This week, Pastor Pete Wilson’s name is coming up on newsfeeds after he stepped down as Pastor at Cross Point Church in Nashville. Pete’s a great guy and handled his resignation in a positive way. He stepped down, primarily because of exhaustion and burnout. He’s tired. He’s broken. He’s not okay. But he is in the good hands of a good Father.
Unfortunately, over the last month or two, dozens – perhaps hundreds of pastors, have stepped down from their positions because of burnout. It’s epidemic. And that’s the point Karl Vaters addresses on his blog, Pivot, this week…
The pain of one pastor is intensified under the unforgiving glare of the spotlight, while the pain of another is ignored. Both hurt equally…
The pain of the megachurch pastor is intensified by failing under the unforgiving glare of the spotlight, while the pain of the other is amplified by failing in anonymity. Forgotten by almost everyone.
Both scenarios are toxic. They break the heart of Jesus, they damage his church, they devastate pastors’ families, they ruin ministries and they make it harder for church members to trust a pastor again – or to trust God again.
It doesn’t have to be this way. It shouldn’t be this way.
We have to let go of the unbiblical expectations that have been placed on pastors’ shoulders. That we’ve placed on our own shoulders.
Pastors were never meant to carry this big a burden. No one person is capable of being the preacher, teacher, vision-caster, CEO, leader, evangelist, soul-winner, fundraiser, marriage counselor, and all-around paragon of virtue that we expect pastors to pull off – many of them while working a full-time job outside the church walls.
But it’s been done this way for so many years, it sometimes feels like a runaway train that can’t be stopped.
It must be stopped.
No one can stop this runaway train but us, pastors.
We have to say no.
For some of us, that means saying no to the unreasonable expectations of our church members, deacon boards and denominational officials. But for all of us it means saying no to our own unbiblical expectations of ourselves. Saying no to a paradigm that we have built and perpetuated around a combination of our own egos and insecurities.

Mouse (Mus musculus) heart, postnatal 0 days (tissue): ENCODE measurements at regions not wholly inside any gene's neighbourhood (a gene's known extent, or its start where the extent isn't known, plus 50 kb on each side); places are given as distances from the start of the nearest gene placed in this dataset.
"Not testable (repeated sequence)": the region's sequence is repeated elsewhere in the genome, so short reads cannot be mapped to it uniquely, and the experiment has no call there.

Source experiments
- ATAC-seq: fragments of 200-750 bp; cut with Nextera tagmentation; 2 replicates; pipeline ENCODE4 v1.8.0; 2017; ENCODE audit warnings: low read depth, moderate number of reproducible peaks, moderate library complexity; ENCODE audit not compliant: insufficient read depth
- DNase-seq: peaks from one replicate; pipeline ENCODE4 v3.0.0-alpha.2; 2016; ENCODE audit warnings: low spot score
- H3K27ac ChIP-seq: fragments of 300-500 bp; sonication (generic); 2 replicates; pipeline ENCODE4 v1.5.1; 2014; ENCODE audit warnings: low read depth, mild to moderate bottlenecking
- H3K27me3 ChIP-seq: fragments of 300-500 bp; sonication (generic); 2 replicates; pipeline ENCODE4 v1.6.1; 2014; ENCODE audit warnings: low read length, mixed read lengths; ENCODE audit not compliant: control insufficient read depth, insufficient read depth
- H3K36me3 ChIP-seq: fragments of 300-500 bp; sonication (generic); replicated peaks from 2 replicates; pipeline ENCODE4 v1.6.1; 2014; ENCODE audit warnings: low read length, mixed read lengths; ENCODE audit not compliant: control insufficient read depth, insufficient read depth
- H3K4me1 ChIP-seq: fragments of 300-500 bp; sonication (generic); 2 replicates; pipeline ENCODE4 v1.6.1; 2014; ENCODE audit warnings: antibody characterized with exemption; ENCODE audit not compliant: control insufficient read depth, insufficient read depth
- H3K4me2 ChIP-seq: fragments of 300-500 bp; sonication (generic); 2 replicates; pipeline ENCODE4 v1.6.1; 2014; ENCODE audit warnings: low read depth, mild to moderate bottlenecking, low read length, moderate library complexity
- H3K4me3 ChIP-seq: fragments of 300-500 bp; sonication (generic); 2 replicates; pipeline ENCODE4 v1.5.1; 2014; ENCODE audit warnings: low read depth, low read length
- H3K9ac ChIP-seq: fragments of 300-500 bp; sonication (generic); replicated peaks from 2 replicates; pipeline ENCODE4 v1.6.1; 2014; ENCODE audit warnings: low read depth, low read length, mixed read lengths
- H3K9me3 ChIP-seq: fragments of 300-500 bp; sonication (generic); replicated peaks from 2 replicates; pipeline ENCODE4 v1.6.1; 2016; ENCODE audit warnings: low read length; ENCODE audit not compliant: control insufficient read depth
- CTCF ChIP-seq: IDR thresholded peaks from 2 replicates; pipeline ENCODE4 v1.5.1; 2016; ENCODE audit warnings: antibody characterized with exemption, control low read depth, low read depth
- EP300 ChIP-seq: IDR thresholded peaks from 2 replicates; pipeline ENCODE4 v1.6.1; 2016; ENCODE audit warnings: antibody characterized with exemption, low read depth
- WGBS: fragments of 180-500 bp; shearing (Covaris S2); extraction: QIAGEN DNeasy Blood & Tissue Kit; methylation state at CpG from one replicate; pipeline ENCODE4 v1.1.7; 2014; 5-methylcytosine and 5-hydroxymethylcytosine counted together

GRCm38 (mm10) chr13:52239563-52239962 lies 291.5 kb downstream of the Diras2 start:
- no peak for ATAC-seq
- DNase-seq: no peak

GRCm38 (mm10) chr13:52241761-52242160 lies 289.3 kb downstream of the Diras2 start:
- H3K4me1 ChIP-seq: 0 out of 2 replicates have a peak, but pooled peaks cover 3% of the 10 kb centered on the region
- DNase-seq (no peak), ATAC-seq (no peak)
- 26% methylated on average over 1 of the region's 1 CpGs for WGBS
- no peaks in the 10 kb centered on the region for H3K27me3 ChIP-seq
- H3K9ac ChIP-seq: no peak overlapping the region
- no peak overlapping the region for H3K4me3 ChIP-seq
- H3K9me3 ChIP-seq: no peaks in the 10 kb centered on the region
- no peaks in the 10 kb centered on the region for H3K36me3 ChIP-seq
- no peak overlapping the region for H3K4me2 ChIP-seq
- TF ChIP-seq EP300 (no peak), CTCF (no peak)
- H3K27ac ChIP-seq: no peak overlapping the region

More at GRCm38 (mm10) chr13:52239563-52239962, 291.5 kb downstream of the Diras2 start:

We are not the builders of the church, Jesus is.
We are not capable of working ourselves to the bone emotionally and spiritually without something breaking inside us.
We can’t keep pushing ourselves physically with too little sleep, too much food and too little exercise.
We can’t keep neglecting our spouses and families while we burn the ministry candle at both ends and not expect that everyone – our families, our churches and ourselves – will pay an enormous price for it.
We have to redefine what success in ministry looks like. Because too many good people are being hurt as we pursue our current, unsupportable version of success.
I was there once. My wife has had reason to worry about me in the past. After reading about Pete’s experience and knowing that he’s fourteen years into what we would deem a very successful church planting effort, she thought about that possibility that I could reach the precipice of burnout again, as I have done once before.
I’m in a healthy place at the moment – not because things are going well circumstantially, mind you – but because I’ve been discovering over the last few years the power of God’s grace, the healing found in confession and repentance, the burden-easing blessing of being vulnerable and having friends, and the enormous support that Angie is to me on a daily basis.
But I could be there. If I drift from Jesus… if I fall out of rhythm again… if I fail to tap deeper into the gospel… it could be me. It’s been too many of my friends and of our brothers and sisters serving the flock for God’s glory.
If it’s you, reach out. Talk to your spouse. Talk to a friend, a mentor, a coach, a counselor. There’s never shame in leaning on the support of those who are gifted and sent into our lives to help us bear the burden of our calling.
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